EU summit: How to judge success or failure for UK
- 8 December 2011
- From the section UK Politics
How should we measure success or failure for the government at the European summit?
David Cameron is no longer promising to use the talks to begin the process of restoring national control over some social and employment laws.
Instead, the prime minister has promised to secure protection for the City of London against any new EU regulation of the financial services' markets.
Judged against that aim, here's a ready reckoner guide to some possible outcomes of the late night negotiations:
GAME, SET AND MATCH
EU agrees a good deal to safeguard the future of the euro by fixing tough new rules to prevent countries borrowing too much. Markets calm down and THE European Central Bank says it will start supporting Greece and other debt-ridden economies. David Cameron secures an explicit commitment from the EU for a new "emergency brake" that would allow the UK to veto any future financial services regulations that it does not like. Commitment to be included in the text of the newly tweaked treaties and thus legally binding.
EU agrees outline deal in principle for a new euro group fiscal union but many details still unclear. David Cameron secures language in the new treaty including a specific promise from the EU that any further integration of the eurozone would not damage the UK's financial services' market. Eurozone agrees to allow the ten non-euro countries to sit in on their meetings and promises to leave single market issues to the EU.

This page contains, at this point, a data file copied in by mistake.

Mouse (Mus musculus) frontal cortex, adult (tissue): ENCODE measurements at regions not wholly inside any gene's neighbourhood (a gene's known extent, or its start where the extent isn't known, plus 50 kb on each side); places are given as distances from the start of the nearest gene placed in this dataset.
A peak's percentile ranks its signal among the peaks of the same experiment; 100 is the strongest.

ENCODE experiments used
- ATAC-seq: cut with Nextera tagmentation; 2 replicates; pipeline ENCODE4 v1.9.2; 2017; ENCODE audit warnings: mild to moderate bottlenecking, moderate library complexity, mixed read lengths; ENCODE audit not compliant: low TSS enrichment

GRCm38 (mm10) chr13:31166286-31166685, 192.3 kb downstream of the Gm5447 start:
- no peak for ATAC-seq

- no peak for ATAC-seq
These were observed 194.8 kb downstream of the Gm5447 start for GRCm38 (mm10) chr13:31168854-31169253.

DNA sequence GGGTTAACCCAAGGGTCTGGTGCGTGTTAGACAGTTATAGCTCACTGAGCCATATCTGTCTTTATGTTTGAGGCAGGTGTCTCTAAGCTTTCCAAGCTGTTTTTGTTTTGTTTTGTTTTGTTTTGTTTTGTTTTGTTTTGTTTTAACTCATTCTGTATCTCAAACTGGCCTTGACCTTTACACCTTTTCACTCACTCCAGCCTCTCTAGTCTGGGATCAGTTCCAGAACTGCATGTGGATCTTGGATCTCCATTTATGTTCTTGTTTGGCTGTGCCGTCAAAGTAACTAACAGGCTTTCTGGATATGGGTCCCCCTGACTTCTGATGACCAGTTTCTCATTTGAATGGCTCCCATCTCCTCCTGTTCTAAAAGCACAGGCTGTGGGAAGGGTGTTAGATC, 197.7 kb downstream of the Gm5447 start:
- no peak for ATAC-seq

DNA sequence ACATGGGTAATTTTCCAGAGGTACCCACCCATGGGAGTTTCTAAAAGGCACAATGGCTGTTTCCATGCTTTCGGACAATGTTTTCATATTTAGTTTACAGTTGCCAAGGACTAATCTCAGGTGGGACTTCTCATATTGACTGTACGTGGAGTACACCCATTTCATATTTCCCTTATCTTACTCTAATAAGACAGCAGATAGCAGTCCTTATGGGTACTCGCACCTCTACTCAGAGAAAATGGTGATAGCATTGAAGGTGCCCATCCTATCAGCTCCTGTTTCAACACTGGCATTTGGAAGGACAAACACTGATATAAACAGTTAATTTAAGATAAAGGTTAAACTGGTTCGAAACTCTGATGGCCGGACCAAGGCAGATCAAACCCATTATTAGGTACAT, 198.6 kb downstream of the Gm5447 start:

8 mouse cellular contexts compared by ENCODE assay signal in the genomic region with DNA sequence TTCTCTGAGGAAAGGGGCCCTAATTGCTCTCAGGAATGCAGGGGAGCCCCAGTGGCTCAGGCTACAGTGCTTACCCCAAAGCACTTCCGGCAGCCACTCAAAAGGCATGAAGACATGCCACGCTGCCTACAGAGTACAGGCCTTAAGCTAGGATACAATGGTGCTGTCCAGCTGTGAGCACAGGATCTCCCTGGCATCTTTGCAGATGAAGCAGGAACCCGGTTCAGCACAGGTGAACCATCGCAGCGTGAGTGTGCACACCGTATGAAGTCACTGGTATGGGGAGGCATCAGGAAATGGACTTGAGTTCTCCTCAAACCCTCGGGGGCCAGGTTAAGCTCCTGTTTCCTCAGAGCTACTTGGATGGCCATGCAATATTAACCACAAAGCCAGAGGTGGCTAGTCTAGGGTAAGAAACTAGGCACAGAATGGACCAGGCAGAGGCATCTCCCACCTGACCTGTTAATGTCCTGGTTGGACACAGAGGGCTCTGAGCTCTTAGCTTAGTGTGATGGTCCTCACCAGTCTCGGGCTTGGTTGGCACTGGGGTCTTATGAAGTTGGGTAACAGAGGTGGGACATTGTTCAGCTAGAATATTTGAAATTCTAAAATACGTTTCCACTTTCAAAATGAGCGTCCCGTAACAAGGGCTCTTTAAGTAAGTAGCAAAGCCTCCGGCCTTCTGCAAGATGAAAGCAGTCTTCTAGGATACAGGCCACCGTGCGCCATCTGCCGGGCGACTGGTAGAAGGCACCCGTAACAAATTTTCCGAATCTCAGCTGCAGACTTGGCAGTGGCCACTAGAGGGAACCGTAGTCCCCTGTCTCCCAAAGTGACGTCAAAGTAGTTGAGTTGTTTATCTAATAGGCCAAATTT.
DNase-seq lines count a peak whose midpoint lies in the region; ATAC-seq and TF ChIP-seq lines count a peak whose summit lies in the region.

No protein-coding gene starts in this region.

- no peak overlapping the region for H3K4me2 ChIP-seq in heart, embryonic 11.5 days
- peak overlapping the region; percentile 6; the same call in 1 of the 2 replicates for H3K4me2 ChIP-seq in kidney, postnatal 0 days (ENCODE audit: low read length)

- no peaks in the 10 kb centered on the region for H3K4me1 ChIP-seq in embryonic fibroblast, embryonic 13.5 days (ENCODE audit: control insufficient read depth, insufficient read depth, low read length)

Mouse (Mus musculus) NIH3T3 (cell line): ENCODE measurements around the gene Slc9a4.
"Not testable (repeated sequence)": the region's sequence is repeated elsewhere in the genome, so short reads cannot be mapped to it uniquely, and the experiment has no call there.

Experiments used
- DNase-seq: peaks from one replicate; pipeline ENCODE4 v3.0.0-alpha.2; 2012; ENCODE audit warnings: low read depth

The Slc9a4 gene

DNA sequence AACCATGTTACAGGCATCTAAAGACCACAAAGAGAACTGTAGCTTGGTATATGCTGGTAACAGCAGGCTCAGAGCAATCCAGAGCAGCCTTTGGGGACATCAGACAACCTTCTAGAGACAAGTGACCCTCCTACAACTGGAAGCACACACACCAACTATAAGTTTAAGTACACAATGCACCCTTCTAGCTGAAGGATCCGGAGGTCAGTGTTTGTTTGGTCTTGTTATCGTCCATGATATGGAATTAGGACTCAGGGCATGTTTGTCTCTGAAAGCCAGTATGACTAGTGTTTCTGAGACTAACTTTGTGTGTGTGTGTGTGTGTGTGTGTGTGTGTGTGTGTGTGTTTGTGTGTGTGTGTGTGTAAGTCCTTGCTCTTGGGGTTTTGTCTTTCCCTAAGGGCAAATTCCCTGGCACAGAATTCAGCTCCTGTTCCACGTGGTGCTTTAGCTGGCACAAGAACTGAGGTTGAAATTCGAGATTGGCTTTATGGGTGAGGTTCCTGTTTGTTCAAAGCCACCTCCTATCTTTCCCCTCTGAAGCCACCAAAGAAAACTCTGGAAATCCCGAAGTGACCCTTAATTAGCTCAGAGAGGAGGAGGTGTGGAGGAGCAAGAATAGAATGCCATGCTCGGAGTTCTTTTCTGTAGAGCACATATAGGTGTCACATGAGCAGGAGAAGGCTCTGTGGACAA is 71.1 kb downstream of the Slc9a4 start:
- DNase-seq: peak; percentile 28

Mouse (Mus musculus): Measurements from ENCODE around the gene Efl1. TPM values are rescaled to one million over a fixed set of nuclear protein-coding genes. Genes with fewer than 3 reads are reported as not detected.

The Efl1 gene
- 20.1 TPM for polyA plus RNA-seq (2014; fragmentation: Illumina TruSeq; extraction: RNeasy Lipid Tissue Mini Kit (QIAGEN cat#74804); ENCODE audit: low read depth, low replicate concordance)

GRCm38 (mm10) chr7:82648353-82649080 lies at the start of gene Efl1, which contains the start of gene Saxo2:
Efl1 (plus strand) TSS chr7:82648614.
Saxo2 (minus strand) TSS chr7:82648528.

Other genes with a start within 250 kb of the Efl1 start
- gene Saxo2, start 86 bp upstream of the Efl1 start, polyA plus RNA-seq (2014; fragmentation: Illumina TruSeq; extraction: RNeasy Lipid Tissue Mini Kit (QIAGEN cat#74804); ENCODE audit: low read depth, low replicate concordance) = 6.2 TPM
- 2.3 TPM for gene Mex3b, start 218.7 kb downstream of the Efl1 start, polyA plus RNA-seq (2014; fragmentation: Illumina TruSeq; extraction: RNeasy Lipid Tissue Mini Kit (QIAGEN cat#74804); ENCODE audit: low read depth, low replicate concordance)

The 27 EU countries are unable to agree to treaty changes that would allow for closer integration of the eurozone. The 17 eurozone countries promise to agree a new treaty among themselves. As such, the UK would not be able to insert any protection for the City of London in the new treaty. But the summit communique promises that the eurozone would not do anything to undermine the single market in financial services.
SMALL STEP FORWARD
Neither the EU nor the eurogroup agree to an explicit deal on further integration of the eurozone but sign up to some broad principles which will be taken to another summit next week. David Cameron secures some non-legally binding language in the text of the summit communique in which the EU promises to do nothing to undermine the single market. UK officials insist that this is an implicit reference to protecting financial services and the City of London.
No deal on the euro as France and Germany fall out over how tough and legally binding the new rules must be. David Cameron fails to secure any allies in the negotiations and fails to win any new protection for the City of London against existing proposals for new financial regulation. Summit breaks up as markets plummet.